When I was teaching at Cooper Union in the first year or two of the fifites, someone told me how I could get onto the unfinished New Jersey Turnpike. I took three students and drove from somewhere in the Meadows to New Brunswick. It was a dark night and there were no lights or shoulder markers, lines, railings or anything at all except the dark pavement moving through the landscape of the flats, rimmed by hills in the distance, but punctuated by stacks towers, fumes, and colored lights. This drive was a revealing experience. The road and much of the landscape was artificial, and yet it couldn’t be called a work of art. On the other hand, it did something for me that art had never done. At first I didn’t know what it was, but its effect was to liberate me from many of the views I had had about art. It seemed that there had been a reality there that had not had any expression in art.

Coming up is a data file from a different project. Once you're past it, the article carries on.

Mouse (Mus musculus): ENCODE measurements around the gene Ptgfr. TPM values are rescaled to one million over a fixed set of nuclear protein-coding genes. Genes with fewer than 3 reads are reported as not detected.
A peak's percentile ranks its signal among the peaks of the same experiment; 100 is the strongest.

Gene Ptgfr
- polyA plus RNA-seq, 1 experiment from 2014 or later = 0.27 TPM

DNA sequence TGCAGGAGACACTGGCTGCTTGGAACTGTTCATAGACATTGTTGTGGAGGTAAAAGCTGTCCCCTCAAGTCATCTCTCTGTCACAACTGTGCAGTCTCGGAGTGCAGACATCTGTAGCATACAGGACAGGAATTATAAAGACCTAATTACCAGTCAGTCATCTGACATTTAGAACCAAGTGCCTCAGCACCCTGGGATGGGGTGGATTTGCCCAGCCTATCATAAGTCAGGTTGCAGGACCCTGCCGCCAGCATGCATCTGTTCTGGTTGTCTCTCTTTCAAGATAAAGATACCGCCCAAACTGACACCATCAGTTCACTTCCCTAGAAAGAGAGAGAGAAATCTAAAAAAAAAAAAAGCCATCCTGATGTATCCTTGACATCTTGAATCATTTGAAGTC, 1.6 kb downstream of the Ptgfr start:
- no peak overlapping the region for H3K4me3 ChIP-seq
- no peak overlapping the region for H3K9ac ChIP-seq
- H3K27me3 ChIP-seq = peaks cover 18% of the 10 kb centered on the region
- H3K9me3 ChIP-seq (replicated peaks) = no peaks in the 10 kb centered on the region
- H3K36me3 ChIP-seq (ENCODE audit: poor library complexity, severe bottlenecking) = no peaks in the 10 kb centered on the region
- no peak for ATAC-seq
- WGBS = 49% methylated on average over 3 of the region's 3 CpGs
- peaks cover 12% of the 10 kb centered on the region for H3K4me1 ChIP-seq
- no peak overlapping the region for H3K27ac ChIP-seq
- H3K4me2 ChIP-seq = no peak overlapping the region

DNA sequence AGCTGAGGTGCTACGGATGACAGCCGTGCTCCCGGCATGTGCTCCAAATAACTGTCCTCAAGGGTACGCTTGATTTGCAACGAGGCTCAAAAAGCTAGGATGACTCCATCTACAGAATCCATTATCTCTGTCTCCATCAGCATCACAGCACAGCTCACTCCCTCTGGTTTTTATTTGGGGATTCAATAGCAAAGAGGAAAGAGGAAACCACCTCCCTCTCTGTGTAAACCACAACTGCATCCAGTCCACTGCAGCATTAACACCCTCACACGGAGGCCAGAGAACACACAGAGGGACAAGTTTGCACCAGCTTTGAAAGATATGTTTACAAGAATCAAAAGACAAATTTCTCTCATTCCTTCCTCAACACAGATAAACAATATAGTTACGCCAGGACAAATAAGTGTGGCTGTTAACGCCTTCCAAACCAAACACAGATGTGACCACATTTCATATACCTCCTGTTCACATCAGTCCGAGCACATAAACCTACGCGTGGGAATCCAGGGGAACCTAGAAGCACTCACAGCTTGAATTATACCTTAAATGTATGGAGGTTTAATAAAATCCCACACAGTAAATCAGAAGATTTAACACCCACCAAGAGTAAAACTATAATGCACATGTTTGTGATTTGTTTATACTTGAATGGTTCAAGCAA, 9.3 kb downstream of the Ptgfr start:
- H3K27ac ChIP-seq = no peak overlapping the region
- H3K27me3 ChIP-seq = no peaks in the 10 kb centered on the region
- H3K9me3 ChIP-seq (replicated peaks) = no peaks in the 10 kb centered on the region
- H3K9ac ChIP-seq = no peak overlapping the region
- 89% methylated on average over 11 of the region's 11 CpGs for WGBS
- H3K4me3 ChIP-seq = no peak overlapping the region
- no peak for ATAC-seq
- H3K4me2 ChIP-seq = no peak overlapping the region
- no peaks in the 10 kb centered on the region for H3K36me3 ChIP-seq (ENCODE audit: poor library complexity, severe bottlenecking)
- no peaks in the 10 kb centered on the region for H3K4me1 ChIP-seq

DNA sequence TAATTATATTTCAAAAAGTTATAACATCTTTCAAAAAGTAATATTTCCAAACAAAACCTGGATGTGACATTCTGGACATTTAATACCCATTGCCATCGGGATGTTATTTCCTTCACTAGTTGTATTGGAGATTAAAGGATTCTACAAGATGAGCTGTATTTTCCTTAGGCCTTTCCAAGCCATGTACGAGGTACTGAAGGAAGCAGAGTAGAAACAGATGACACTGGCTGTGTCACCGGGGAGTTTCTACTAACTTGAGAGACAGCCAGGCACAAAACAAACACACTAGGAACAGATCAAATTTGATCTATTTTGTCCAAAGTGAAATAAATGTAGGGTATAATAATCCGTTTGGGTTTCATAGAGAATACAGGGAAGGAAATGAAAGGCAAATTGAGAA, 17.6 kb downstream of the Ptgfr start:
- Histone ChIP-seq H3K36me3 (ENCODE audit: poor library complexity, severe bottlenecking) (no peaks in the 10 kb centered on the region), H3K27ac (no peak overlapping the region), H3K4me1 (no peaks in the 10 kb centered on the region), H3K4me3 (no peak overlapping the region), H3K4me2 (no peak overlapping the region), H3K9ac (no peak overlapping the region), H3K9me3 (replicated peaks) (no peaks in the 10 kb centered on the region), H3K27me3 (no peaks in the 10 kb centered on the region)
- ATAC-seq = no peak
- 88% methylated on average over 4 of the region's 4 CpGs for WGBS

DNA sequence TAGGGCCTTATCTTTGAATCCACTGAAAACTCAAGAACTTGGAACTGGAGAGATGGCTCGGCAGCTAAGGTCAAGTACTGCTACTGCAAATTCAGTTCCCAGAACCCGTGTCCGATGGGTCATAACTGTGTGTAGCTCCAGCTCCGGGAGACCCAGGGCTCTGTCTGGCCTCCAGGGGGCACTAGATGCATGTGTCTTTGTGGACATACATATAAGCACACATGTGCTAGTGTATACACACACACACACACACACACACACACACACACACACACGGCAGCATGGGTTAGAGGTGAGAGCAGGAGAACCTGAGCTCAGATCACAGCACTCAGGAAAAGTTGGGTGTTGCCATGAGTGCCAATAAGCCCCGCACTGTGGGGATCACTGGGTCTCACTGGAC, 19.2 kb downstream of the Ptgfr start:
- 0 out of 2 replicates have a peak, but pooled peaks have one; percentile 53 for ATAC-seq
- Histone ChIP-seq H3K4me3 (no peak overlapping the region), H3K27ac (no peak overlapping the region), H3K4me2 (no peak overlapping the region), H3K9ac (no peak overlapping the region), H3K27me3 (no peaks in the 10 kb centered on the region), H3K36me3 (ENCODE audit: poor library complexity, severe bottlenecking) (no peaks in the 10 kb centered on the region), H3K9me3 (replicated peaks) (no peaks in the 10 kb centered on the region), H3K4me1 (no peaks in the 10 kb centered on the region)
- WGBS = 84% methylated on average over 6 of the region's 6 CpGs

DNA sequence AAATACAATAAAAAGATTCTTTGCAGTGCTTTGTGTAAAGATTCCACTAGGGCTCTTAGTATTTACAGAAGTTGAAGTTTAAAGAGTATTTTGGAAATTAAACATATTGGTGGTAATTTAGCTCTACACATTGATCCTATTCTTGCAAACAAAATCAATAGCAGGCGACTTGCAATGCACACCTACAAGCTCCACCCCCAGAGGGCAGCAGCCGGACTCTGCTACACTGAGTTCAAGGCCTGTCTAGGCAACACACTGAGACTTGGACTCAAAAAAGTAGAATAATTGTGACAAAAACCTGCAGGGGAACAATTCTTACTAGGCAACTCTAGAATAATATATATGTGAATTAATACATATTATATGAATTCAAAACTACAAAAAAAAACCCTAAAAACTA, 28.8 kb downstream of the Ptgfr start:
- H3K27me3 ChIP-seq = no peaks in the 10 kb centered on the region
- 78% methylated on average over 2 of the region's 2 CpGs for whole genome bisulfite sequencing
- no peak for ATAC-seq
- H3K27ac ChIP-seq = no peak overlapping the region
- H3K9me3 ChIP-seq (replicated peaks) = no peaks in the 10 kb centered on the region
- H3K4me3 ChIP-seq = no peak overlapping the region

Free Ride (1962)
Painted steel, 6′ 8″ x 6′ 8″ x 6′ 8″
Museum of Modern Art, NYC
The experience of the road was something mapped out but not socially recognized. I thought to myself, it ought to be clear that’s the end of art. Most painting looks pretty pictorial after that. There is no way you can frame it, you just have to experience it.
–Tony Smith (quoted from Michael Fried’s “Art and Objecthood,” 1967)